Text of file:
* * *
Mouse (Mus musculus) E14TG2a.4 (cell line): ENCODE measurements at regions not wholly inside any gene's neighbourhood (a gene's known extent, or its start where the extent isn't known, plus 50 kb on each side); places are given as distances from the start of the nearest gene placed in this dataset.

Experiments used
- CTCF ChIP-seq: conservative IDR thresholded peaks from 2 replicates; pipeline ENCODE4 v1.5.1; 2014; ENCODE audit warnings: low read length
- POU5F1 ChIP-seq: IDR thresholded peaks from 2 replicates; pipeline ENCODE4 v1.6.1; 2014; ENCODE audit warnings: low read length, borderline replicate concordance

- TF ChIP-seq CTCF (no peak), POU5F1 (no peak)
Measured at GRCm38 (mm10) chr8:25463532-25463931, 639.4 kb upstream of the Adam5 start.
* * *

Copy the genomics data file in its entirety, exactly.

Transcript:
Mouse (Mus musculus) E14TG2a.4 (cell line): ENCODE measurements at regions not wholly inside any gene's neighbourhood (a gene's known extent, or its start where the extent isn't known, plus 50 kb on each side); places are given as distances from the start of the nearest gene placed in this dataset.

Experiments used
- CTCF ChIP-seq: conservative IDR thresholded peaks from 2 replicates; pipeline ENCODE4 v1.5.1; 2014; ENCODE audit warnings: low read length
- POU5F1 ChIP-seq: IDR thresholded peaks from 2 replicates; pipeline ENCODE4 v1.6.1; 2014; ENCODE audit warnings: low read length, borderline replicate concordance

- TF ChIP-seq CTCF (no peak), POU5F1 (no peak)
Measured at GRCm38 (mm10) chr8:25463532-25463931, 639.4 kb upstream of the Adam5 start.